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Guest Editorial: A Moment to Shine

Over my career in EMS, I have come to realize that our still relatively young industry is sorely missing the boat on educating the public and our public safety and health partners about who we are, what we do, and what we are capable of. 

Nationally, most people still have significant misconceptions about EMS. Some believe all EMS agencies are part of fire departments. Many see EMS as a minor sideshow to our law enforcement and firefighting partners. There is very little consideration for the role we play with our local health departments. Some of our public safety and health partners don’t see us as equal, necessary, or part of the team.

There is no “one size fits all” EMS agency. This only compounds the misunderstanding. Some of the misunderstanding is due to the complexity of the EMS industry in general. Some of it is our own fault. We need to do a better job educating the outside world. 

Some EMS providers feel we’re too busy answering calls to worry about educating others, but the fact is that if we don’t, all our pleas for equity with our public safety partners will continue to go unheard and misunderstood. If your agency has been able to educate local or state leaders to the realities of EMS so they see EMS as a vital or essential service, then you are ahead of the curve and deserve recognition.

I believe COVID-19, for all its negatives, has presented EMS with an opportunity to show the public who we are. It is important that public, state, and local leaders, as well as our public safety and health partners, understand that whether it be an active-shooter situation, someone burned by fire or a chemical, a manmade disaster or natural pandemic, basically anytime a human life is impacted by an emergency, an ambulance with EMTs and/or paramedics is sent, and the primary focus of those providers and that system become that human life it was sent to serve. It doesn’t matter whether the EMS is part of a fire department, police department, hospital system, or stands alone; EMS responds to 100% of medical emergencies in every community.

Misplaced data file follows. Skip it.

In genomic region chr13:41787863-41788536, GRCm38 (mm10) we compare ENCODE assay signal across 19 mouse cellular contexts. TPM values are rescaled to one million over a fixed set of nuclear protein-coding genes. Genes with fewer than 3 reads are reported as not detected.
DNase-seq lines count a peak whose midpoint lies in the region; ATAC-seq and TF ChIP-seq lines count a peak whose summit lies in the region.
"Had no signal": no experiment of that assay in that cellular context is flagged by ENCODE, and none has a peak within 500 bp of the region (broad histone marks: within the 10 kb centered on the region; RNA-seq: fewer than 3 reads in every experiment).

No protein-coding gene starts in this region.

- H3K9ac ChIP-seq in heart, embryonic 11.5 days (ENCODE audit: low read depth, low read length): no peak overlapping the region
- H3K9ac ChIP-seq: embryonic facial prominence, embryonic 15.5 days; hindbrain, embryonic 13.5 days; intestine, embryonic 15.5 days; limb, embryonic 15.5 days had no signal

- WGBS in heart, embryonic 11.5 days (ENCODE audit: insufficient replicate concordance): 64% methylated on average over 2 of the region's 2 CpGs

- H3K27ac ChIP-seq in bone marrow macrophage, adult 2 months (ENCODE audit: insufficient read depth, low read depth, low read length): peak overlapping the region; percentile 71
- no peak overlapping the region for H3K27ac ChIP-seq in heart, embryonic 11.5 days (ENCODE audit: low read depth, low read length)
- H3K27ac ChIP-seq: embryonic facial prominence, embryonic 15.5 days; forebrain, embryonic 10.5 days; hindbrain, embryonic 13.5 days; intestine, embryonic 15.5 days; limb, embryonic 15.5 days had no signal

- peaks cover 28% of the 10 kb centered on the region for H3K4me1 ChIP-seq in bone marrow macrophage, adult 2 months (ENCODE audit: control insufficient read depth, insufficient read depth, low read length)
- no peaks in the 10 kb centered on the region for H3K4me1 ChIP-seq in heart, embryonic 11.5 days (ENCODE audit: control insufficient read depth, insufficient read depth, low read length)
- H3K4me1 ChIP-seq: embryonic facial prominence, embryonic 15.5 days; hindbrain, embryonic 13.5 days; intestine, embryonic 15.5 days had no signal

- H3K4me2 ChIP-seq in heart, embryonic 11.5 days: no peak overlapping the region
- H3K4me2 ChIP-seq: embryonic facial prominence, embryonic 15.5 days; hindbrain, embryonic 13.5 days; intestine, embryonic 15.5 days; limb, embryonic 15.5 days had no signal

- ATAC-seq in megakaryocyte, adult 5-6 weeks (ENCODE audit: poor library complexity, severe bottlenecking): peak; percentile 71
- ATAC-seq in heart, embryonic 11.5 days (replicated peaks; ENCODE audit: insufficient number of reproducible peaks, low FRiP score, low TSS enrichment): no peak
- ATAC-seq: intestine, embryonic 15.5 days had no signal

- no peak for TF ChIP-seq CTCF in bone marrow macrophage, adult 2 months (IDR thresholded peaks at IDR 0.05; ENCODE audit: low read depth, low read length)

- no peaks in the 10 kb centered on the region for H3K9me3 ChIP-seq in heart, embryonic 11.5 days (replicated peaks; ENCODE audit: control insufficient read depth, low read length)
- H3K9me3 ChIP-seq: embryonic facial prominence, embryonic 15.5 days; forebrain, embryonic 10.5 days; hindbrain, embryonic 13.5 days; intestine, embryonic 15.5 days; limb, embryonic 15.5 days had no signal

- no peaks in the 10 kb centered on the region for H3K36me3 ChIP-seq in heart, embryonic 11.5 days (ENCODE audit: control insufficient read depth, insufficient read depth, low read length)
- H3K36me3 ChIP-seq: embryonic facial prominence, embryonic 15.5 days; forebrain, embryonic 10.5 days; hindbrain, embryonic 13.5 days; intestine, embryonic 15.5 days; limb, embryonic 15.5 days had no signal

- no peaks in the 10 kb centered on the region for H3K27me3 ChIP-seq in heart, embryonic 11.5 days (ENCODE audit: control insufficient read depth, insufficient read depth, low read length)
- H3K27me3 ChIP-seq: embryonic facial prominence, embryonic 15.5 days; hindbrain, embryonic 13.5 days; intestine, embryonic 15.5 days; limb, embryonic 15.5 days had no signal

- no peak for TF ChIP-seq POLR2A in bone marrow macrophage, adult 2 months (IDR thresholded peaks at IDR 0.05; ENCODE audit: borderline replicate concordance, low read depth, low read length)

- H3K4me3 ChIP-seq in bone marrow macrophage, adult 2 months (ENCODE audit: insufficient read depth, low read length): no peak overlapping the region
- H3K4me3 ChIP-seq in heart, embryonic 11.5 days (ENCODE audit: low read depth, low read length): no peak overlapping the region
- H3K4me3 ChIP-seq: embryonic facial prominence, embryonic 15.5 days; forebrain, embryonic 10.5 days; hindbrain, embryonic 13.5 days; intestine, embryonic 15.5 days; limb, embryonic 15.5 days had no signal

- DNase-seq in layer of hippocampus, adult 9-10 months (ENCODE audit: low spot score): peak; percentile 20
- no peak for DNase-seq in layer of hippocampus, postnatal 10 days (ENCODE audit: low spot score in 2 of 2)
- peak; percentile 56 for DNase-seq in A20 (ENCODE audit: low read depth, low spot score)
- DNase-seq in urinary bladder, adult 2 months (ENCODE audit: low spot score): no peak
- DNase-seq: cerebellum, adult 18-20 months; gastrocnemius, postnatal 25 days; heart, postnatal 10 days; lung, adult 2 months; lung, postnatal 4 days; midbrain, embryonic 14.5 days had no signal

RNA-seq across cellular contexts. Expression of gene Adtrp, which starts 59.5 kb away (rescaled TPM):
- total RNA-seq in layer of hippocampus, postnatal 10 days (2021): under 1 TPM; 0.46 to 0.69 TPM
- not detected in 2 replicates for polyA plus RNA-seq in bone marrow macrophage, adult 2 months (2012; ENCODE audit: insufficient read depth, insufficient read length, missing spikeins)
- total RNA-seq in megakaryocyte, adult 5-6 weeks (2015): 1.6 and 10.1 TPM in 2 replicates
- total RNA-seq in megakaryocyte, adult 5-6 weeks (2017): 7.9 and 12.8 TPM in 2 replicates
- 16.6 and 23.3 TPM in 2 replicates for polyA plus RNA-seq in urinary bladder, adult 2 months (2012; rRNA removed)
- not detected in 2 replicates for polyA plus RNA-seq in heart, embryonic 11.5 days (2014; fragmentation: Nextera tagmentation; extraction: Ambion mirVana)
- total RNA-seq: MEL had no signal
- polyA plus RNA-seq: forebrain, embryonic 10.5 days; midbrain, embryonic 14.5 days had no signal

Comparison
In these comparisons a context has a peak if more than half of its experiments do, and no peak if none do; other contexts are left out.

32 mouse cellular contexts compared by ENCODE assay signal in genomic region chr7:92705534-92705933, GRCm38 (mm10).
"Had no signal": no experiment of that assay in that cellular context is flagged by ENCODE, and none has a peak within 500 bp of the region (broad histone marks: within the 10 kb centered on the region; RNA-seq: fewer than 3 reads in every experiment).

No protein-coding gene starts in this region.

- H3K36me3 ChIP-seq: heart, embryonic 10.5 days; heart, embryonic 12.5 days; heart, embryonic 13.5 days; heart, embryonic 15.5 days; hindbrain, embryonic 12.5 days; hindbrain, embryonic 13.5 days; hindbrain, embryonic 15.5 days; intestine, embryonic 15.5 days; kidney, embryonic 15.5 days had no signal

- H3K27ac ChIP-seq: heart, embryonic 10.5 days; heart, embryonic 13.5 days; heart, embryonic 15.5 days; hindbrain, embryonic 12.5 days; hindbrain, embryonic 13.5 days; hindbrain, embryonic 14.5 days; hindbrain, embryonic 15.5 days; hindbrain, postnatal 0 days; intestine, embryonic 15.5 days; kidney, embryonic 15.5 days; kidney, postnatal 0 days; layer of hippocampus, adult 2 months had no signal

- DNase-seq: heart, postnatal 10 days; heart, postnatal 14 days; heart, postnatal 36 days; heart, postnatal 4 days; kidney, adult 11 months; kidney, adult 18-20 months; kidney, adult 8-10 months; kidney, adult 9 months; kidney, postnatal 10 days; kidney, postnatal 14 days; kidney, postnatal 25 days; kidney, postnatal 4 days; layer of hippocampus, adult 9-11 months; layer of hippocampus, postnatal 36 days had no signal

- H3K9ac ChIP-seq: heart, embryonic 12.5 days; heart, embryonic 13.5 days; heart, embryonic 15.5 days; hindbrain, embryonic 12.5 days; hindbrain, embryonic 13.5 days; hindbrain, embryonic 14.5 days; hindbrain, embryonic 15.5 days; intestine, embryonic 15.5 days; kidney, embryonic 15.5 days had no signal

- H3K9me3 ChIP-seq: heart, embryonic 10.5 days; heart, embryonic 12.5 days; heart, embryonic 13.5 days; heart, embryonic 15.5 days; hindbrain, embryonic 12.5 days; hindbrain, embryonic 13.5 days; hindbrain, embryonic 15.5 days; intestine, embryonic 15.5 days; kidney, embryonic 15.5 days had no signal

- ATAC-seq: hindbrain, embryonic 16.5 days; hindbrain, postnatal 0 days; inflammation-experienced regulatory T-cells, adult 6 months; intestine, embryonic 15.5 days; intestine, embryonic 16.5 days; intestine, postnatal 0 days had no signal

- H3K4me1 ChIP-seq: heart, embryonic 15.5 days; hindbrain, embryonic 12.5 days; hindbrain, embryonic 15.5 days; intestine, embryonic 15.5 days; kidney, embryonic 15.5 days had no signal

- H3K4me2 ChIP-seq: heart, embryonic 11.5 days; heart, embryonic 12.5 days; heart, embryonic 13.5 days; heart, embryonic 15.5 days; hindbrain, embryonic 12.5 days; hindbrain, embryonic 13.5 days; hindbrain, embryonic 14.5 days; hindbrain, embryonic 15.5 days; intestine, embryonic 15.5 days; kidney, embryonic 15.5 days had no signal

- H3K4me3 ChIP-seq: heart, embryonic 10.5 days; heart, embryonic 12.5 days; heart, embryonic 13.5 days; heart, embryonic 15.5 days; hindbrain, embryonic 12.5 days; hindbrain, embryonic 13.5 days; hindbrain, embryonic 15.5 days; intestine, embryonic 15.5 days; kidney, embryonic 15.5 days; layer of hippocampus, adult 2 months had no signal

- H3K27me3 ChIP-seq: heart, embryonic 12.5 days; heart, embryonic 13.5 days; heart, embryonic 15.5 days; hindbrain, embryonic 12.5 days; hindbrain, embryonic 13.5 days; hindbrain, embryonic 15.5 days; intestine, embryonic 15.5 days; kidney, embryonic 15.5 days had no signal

We see the public at their worst. We calm them. We provide lifesaving care and transport. In most communities this interaction can last anywhere from 15 minutes to a few hours. The patient may die in our care. If the patient has horrific injuries, we see it for a prolonged period of time, care for the wounds, and then race off to our next call. We don’t get to choose not to respond to some emergencies. We don’t get to choose the age of the patient or the time or type of emergency. 

During COVID-19 many EMS providers have had to do this with limited supplies and PPE and with fears of exposing loved ones to this terrible pandemic. Still we press on. We remain ready to respond each day and train and prepare constantly for what the future will bring. We are always there for our communities and strive to provide the very best out-of-hospital care available.

To our public safety and health partners, we will continue to support you and fight by your side however you see us.

To our fellow EMS leaders, we must continue to showcase our staff, all that they do and are capable of—not just during EMS Week but all the time.

To local community leaders, please don’t forget to recognize your local EMS agency for all it does and is doing right now. Ask how members are doing and what their capabilities are. Ask about how they can help the community “reopen” when the time is right and make sure their needs are met, now and through the fall. Ask about fiscal and staffing challenges and how you can help them pursue their mission.

To the general public, visit your local EMS, register for classes with them, ask questions, and attend open houses. Know that we’re here for you—always ready!  

Michael A. Loiz is owner and principal consultant of the Public Safety Consulting Group (PSCG) in Shelton, Conn. 


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